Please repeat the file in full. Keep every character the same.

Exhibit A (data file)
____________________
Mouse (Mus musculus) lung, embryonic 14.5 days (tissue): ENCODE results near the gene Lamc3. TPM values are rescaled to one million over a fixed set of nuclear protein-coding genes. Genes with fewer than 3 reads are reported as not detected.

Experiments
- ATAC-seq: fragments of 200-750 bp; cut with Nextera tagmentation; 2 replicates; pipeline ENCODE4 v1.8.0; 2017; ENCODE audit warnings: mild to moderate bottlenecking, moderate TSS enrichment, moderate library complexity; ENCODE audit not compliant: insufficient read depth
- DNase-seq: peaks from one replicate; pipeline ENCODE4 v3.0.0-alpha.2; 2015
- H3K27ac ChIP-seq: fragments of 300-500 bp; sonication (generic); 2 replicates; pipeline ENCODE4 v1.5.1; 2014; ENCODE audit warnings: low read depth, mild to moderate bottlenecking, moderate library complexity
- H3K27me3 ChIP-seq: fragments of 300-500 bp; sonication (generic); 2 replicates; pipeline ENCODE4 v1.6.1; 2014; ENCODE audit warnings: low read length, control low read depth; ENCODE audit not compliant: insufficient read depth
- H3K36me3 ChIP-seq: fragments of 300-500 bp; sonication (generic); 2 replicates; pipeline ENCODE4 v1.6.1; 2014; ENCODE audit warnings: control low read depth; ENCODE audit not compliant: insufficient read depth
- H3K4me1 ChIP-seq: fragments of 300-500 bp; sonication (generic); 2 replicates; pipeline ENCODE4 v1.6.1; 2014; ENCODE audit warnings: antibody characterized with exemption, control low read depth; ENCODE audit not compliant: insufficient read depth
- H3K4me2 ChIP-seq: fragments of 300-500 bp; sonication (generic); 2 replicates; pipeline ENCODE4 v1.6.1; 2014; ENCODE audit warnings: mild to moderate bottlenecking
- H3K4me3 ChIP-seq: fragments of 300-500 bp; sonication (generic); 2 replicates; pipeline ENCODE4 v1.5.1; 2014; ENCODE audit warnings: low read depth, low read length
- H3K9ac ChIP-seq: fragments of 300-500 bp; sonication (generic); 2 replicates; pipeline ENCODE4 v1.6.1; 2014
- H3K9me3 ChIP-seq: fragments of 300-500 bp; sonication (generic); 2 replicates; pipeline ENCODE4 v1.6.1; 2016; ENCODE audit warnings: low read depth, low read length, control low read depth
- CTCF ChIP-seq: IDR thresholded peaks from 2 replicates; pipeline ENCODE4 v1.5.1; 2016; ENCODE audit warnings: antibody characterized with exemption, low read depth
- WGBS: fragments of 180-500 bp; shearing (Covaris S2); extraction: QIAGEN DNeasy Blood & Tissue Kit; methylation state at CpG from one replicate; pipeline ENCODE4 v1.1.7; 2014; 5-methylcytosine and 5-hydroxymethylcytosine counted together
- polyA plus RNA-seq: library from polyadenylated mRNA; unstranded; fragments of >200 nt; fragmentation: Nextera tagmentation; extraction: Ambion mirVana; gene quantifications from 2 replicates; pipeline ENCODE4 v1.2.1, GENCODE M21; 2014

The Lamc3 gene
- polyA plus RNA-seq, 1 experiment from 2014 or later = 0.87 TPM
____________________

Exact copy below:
Mouse (Mus musculus) lung, embryonic 14.5 days (tissue): ENCODE results near the gene Lamc3. TPM values are rescaled to one million over a fixed set of nuclear protein-coding genes. Genes with fewer than 3 reads are reported as not detected.

Experiments
- ATAC-seq: fragments of 200-750 bp; cut with Nextera tagmentation; 2 replicates; pipeline ENCODE4 v1.8.0; 2017; ENCODE audit warnings: mild to moderate bottlenecking, moderate TSS enrichment, moderate library complexity; ENCODE audit not compliant: insufficient read depth
- DNase-seq: peaks from one replicate; pipeline ENCODE4 v3.0.0-alpha.2; 2015
- H3K27ac ChIP-seq: fragments of 300-500 bp; sonication (generic); 2 replicates; pipeline ENCODE4 v1.5.1; 2014; ENCODE audit warnings: low read depth, mild to moderate bottlenecking, moderate library complexity
- H3K27me3 ChIP-seq: fragments of 300-500 bp; sonication (generic); 2 replicates; pipeline ENCODE4 v1.6.1; 2014; ENCODE audit warnings: low read length, control low read depth; ENCODE audit not compliant: insufficient read depth
- H3K36me3 ChIP-seq: fragments of 300-500 bp; sonication (generic); 2 replicates; pipeline ENCODE4 v1.6.1; 2014; ENCODE audit warnings: control low read depth; ENCODE audit not compliant: insufficient read depth
- H3K4me1 ChIP-seq: fragments of 300-500 bp; sonication (generic); 2 replicates; pipeline ENCODE4 v1.6.1; 2014; ENCODE audit warnings: antibody characterized with exemption, control low read depth; ENCODE audit not compliant: insufficient read depth
- H3K4me2 ChIP-seq: fragments of 300-500 bp; sonication (generic); 2 replicates; pipeline ENCODE4 v1.6.1; 2014; ENCODE audit warnings: mild to moderate bottlenecking
- H3K4me3 ChIP-seq: fragments of 300-500 bp; sonication (generic); 2 replicates; pipeline ENCODE4 v1.5.1; 2014; ENCODE audit warnings: low read depth, low read length
- H3K9ac ChIP-seq: fragments of 300-500 bp; sonication (generic); 2 replicates; pipeline ENCODE4 v1.6.1; 2014
- H3K9me3 ChIP-seq: fragments of 300-500 bp; sonication (generic); 2 replicates; pipeline ENCODE4 v1.6.1; 2016; ENCODE audit warnings: low read depth, low read length, control low read depth
- CTCF ChIP-seq: IDR thresholded peaks from 2 replicates; pipeline ENCODE4 v1.5.1; 2016; ENCODE audit warnings: antibody characterized with exemption, low read depth
- WGBS: fragments of 180-500 bp; shearing (Covaris S2); extraction: QIAGEN DNeasy Blood & Tissue Kit; methylation state at CpG from one replicate; pipeline ENCODE4 v1.1.7; 2014; 5-methylcytosine and 5-hydroxymethylcytosine counted together
- polyA plus RNA-seq: library from polyadenylated mRNA; unstranded; fragments of >200 nt; fragmentation: Nextera tagmentation; extraction: Ambion mirVana; gene quantifications from 2 replicates; pipeline ENCODE4 v1.2.1, GENCODE M21; 2014

The Lamc3 gene
- polyA plus RNA-seq, 1 experiment from 2014 or later = 0.87 TPM